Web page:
Malloy not ruling out tolls or taxes


HARTFORD, Conn. (WTNH) — Governor Malloy says his 30-year plan for the state’s transportation system and cuts in current spending will highlight his budget address Wednesday. He is defending his plan to fractionally cut the state sales tax as the best way to help the middle class.

The Governor makes two big formal speeches to the General Assembly each year. The one Wednesday, where he outlines his tax and spending plans, is really the one that has the most impact on the most people.

When the Governor gave his State of the State address last month he made it clear that rebuilding the state’s transportation system will be one of the cornerstones of his second term. Over the last six weeks at media events in every corner of the state he has highlighted deteriorating, antiquated infrastructure that must be replaced, like the 1960’s vintage Mixmaster I-84/Route 8 interchange in Waterbury that will cost more than a billion dollars. In an interview, he still would not say if he’ll do it with a special tax, or tolls, or both, but he is clearly not ruling either out

“Tolls could be part of it,” said Gov. Malloy. “Other methods could be part of it. I’m absolutely committed to gearing this up and setting it in motion so that we can actually have a first class, first in class transportation system.”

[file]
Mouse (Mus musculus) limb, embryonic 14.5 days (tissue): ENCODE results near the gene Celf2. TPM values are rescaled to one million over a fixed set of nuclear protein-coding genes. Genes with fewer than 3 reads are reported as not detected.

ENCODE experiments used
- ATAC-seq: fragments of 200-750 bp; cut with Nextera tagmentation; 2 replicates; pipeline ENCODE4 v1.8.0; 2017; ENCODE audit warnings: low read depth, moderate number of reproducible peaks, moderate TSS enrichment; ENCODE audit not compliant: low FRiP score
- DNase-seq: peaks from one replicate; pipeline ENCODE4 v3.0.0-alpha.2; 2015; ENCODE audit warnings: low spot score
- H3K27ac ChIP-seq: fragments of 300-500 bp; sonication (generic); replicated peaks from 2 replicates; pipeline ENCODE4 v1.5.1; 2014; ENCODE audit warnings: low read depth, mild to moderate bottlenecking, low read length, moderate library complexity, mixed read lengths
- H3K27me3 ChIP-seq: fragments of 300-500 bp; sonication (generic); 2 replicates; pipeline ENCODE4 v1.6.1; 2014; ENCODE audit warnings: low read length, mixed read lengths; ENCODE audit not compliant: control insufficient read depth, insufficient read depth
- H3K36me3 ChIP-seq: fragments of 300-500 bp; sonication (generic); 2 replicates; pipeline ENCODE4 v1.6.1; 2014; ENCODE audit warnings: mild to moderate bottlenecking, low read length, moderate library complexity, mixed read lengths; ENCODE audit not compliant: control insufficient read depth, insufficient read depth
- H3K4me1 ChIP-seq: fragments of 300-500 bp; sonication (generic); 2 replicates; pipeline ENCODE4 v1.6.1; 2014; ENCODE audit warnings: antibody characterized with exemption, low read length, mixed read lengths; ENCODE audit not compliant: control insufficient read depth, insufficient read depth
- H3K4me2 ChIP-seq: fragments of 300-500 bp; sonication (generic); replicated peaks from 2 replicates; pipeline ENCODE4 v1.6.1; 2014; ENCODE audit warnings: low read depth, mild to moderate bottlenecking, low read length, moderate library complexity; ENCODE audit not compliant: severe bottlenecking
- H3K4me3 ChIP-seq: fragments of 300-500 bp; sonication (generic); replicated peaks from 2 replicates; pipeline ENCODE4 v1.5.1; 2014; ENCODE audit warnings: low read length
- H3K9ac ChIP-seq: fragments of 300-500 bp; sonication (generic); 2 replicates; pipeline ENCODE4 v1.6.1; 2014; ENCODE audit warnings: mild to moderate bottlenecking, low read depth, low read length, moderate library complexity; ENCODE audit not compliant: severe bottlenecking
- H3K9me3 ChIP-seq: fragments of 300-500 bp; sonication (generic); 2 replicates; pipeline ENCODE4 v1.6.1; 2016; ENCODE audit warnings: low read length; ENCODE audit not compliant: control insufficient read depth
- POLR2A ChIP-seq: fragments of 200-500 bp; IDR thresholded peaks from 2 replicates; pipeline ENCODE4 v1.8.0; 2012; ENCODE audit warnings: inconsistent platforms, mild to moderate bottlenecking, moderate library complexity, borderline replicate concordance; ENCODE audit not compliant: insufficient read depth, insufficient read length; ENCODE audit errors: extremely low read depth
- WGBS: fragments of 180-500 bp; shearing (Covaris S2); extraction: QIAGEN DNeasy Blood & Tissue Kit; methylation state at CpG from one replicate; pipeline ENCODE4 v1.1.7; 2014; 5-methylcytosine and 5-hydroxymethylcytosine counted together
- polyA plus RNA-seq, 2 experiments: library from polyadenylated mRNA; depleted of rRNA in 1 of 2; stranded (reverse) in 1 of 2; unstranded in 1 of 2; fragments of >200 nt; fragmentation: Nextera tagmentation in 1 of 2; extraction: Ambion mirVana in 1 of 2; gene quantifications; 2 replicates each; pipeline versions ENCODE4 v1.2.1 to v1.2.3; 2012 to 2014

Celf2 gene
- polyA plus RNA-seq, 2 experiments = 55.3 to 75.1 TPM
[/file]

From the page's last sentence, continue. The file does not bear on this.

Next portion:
He defends his .4-percent cut in the state sales tax as the only fair way to give money back to the middle class.

“The sales tax is something that people complained about when it went up,” said Malloy. “Let me assure, you if I was raising the sales tax by four-tenths of a percent everyone would say it’s the most horrendous thing we’ve ever done.”

To avoid the projected deficit, the Governor says he plans to “flat fund” some programs and actually cut spending on others, noting that the economic recovery is still weak, and postponed payments to state employee pension funds are coming due. 

“To maintain that recovery over the long haul we need to ‘trim our sails’ and we need to properly fund our obligations,” said Gov. Malloy.

The Governor also says that a tax on recreational marijuana will not be a funding source in his administration. Some lawmakers are saying Connecticut should follow Colorado’s lead on this, but Governor Malloy says it’s way too early to make a judgement on how the experiment in Colorado and elsewhere is working.

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